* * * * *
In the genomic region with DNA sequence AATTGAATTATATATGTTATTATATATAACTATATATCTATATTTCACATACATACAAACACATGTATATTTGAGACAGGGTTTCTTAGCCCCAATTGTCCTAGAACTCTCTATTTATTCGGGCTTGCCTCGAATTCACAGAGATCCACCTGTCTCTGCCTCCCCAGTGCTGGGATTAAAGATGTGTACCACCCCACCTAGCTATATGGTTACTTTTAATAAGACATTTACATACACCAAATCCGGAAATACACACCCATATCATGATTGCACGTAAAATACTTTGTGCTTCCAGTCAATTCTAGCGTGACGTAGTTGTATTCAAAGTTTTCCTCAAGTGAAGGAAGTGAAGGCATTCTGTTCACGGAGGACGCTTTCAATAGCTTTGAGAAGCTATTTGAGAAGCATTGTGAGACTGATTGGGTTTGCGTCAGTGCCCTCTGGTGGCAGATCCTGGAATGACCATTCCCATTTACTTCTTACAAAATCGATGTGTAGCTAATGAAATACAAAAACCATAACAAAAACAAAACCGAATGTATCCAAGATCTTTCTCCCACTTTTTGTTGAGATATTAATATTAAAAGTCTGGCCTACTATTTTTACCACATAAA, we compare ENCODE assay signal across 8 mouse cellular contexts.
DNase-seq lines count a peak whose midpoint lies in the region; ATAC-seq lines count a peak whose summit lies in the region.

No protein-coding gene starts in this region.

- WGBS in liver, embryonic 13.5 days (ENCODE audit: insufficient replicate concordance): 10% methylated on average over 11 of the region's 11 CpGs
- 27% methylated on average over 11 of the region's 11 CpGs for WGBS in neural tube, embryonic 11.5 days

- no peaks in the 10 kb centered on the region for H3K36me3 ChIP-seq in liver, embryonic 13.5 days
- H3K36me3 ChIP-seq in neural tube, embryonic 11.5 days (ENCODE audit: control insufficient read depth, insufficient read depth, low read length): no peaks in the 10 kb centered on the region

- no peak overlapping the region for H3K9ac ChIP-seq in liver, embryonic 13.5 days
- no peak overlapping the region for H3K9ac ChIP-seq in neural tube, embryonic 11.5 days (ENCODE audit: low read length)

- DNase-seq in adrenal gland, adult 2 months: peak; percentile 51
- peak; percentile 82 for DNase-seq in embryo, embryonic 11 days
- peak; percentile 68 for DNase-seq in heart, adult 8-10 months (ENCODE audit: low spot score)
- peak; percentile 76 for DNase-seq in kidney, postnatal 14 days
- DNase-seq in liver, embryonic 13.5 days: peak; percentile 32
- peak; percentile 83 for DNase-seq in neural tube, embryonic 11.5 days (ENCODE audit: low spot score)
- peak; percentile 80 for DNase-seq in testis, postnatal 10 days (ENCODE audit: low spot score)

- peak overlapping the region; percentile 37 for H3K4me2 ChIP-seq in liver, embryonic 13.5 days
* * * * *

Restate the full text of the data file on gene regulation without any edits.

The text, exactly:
In the genomic region with DNA sequence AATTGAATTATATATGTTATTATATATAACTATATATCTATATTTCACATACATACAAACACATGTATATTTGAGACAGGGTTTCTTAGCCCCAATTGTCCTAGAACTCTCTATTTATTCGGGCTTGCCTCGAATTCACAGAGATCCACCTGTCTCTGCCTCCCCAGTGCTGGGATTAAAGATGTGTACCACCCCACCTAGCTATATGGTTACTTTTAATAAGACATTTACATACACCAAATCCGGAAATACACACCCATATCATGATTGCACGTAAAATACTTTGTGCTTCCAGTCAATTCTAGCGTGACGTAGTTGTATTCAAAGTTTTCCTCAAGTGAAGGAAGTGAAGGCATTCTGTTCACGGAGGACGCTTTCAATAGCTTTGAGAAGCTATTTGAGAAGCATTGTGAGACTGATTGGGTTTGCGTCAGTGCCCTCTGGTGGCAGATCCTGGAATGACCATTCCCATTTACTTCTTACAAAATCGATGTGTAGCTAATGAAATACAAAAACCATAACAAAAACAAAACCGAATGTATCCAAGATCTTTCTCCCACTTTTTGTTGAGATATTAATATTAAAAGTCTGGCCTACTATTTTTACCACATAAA, we compare ENCODE assay signal across 8 mouse cellular contexts.
DNase-seq lines count a peak whose midpoint lies in the region; ATAC-seq lines count a peak whose summit lies in the region.

No protein-coding gene starts in this region.

- WGBS in liver, embryonic 13.5 days (ENCODE audit: insufficient replicate concordance): 10% methylated on average over 11 of the region's 11 CpGs
- 27% methylated on average over 11 of the region's 11 CpGs for WGBS in neural tube, embryonic 11.5 days

- no peaks in the 10 kb centered on the region for H3K36me3 ChIP-seq in liver, embryonic 13.5 days
- H3K36me3 ChIP-seq in neural tube, embryonic 11.5 days (ENCODE audit: control insufficient read depth, insufficient read depth, low read length): no peaks in the 10 kb centered on the region

- no peak overlapping the region for H3K9ac ChIP-seq in liver, embryonic 13.5 days
- no peak overlapping the region for H3K9ac ChIP-seq in neural tube, embryonic 11.5 days (ENCODE audit: low read length)

- DNase-seq in adrenal gland, adult 2 months: peak; percentile 51
- peak; percentile 82 for DNase-seq in embryo, embryonic 11 days
- peak; percentile 68 for DNase-seq in heart, adult 8-10 months (ENCODE audit: low spot score)
- peak; percentile 76 for DNase-seq in kidney, postnatal 14 days
- DNase-seq in liver, embryonic 13.5 days: peak; percentile 32
- peak; percentile 83 for DNase-seq in neural tube, embryonic 11.5 days (ENCODE audit: low spot score)
- peak; percentile 80 for DNase-seq in testis, postnatal 10 days (ENCODE audit: low spot score)

- peak overlapping the region; percentile 37 for H3K4me2 ChIP-seq in liver, embryonic 13.5 days